- March 10, 2020
- Posted by: Thistle Praxis Consulting
- Category: Articles, Insights
By default, the average business/organizational leader seem to be very experienced, visionary, practical and business savvy. Albeit, one skill that is scarce in most “successful” leaders is: emotional intelligence. They sort of tick the other boxes but the emotional quotient box is left unchecked.
Emotional Quotient, EQ (popularly referred to as Emotional Intelligence, EI) is the ability to understand, manage and develop one’s feelings, while also being able to effectively manage the emotions of others.
The subject of Emotional Quotient goes beyond getting a perfect hang of the nitty-gritty of being a great leader, it reveals the both the impact and import of the emotions of a leader on the organization, business and stakeholders. Much more, it teaches the leader how to channel this knowledge towards triggering positive outcomes – internally and externally.
A chapter in the book, Servant Leadership in Action: How You Can Achieve Great Relationships and Results, authored by Raj Sisodia, says: “Emotional intelligence (EQ) combines self-awareness (understanding oneself) and empathy (the ability to feel and understand what others are feeling). High emotional intelligence is increasingly being recognized as important in organizations because of the growing complexity of society and the variety of stakeholders that must be communicated with effectively.”
Leaders who display and nurture high emotional quotient unarguably excel at leadership.
High EQ: Benefits for the Leader
- Right Attitude: While pressure at the workplace may be unavoidable, the emotionally leader manages pressure effectively without letting pressure manage them. With them, transferred aggression is a stranger. By implication, they sort of enjoy work/life balance, knowing that the emotions of the work/business place need remain at work/business (and of course, vice versa).
- Self-Control: In today’s world, respect is not demanded, irrespective of positive (sometimes), it is earned. Leaders who come behind in controlling their emotions automatically cannot command a heart-centered respect from their subordinates.
- Self-Awareness: Good decisions are hinged on having a true picture of oneself. It also requires a perfect understanding of how one’s feelings can affect the productivity of the team and the overall business/organizational goals. Great leaders are self-aware of not just their emotions, but their areas of weaknesses and strengths are known to them. For example, a leader struggling in the area of punctuality but is self-aware about that weakness can make a deliberate effort of sending a punctual team member (who is equally up to the task) to represent such a leader in meetings that matter. Self-awareness allows the leader work with rationality so that judgment is not affected.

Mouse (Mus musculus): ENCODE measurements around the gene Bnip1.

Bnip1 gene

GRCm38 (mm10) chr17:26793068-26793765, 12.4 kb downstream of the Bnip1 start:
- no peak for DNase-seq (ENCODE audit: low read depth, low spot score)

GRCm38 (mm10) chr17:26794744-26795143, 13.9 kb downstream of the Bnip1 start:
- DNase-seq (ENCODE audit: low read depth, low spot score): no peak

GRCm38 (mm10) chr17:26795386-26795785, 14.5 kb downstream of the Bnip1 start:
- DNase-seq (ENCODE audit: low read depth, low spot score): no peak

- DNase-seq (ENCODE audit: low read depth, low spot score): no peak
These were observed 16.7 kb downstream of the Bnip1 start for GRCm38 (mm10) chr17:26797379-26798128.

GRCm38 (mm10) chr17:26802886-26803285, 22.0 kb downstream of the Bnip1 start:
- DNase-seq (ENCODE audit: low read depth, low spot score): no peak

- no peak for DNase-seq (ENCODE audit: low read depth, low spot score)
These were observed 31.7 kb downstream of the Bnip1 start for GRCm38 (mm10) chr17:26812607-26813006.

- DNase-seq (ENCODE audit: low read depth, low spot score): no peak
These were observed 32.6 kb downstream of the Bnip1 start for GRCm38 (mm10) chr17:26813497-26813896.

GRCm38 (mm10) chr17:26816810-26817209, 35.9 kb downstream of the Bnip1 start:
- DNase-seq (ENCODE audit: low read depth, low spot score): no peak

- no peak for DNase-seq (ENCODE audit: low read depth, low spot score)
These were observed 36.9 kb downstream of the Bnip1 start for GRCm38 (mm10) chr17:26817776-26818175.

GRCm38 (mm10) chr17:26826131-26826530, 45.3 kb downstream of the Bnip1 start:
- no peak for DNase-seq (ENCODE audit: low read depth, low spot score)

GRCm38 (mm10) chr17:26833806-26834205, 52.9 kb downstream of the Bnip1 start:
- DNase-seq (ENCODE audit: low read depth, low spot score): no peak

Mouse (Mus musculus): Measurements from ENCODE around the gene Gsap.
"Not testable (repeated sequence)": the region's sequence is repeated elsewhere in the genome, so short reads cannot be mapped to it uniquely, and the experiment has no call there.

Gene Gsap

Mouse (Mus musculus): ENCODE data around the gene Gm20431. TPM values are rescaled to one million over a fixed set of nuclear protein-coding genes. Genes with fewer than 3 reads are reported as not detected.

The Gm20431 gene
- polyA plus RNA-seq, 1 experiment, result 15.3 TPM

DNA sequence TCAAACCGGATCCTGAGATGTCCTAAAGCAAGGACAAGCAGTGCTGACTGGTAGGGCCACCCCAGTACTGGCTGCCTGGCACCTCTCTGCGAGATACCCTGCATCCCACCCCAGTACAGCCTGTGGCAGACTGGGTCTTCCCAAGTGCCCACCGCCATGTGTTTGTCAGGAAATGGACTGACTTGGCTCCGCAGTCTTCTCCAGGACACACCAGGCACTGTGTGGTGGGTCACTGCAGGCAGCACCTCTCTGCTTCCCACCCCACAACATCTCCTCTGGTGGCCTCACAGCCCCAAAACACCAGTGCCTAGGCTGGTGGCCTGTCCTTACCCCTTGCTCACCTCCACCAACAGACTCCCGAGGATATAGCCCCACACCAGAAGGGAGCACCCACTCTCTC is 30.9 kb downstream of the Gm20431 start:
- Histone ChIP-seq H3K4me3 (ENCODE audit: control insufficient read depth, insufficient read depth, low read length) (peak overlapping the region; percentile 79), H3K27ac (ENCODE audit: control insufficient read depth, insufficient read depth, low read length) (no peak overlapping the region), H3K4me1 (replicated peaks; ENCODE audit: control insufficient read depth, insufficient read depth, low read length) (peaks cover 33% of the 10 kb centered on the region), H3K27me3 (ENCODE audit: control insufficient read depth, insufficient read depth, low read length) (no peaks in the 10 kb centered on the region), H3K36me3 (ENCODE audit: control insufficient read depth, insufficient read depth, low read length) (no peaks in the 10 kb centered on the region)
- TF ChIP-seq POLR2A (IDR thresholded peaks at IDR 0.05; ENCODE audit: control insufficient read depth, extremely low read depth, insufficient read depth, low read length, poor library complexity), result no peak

- Effective Communication: Owing to the fact that emotionally intelligent leaders understand their stakeholders, they can, almost immediately interpret the tone and body language of their stakeholders and subsequently, fine-tune their conversation to match the drive of the moment.
- Growing Empathy: Leaders with great EQ are not strangers to their own emotional well-being per time, therefore, this understanding allows them to rightly ascertain the emotions of those around them. For business or organizational leaders, a growing empathy avails them the opportunity to put themselves in the position of their team members, thus, their decision making-process is deliberate as well as thoughtful.
High EQ: Benefits for the Business and/or Organization
- Improved Stakeholder Engagement: Stakeholders that feel a negative attachment-or no attachment at all-to a leader or other stakeholders disengage and, therefore, fail to capitalize on the great benefits that accrue to partnerships and collaborations.
- Improved Organization/Business Culture: Edgar H. Schein and Peter A. Schein write un the book, Humble Leadership: The Power of Relationships, Openness, and Trust, “In our view, leadership is always a relationship, and truly successful leadership thrives in a group culture of high openness and high trust.” Leaders with emotional intelligence build and encourage stronger relationships that sometimes, results into partnerships, which would in turn, bring financial rewards to the organization or business.
- Excellent Results: When team members know that their emotions are valued, excellence at an increasing level is guaranteed.
As Robert Johansen writes in his book, The New Leadership Literacies: Thriving in a Future of Extreme Disruption and Distributed Everything, “If leaders are going to thrive in a future of extreme disruption, they must not only manage their own energy, they must encourage, model, and reward positive energy in others.”
The bottom line remains that, the leader with a high emotional quotient, gets a fore taste of these benefits, after which, what’s in the leader naturally flows to those around; and finally, the combined effects of the leader’s emotions and the emotions of the people being led by him/her ultimately spread to the business or organization. If the results are good, great for the team and the business; if poor, all will not augur well for the leader, the team and the business. They are all connected.
The question then becomes: How emotionally intelligent are you as a leader? What’s your Emotional Quotient?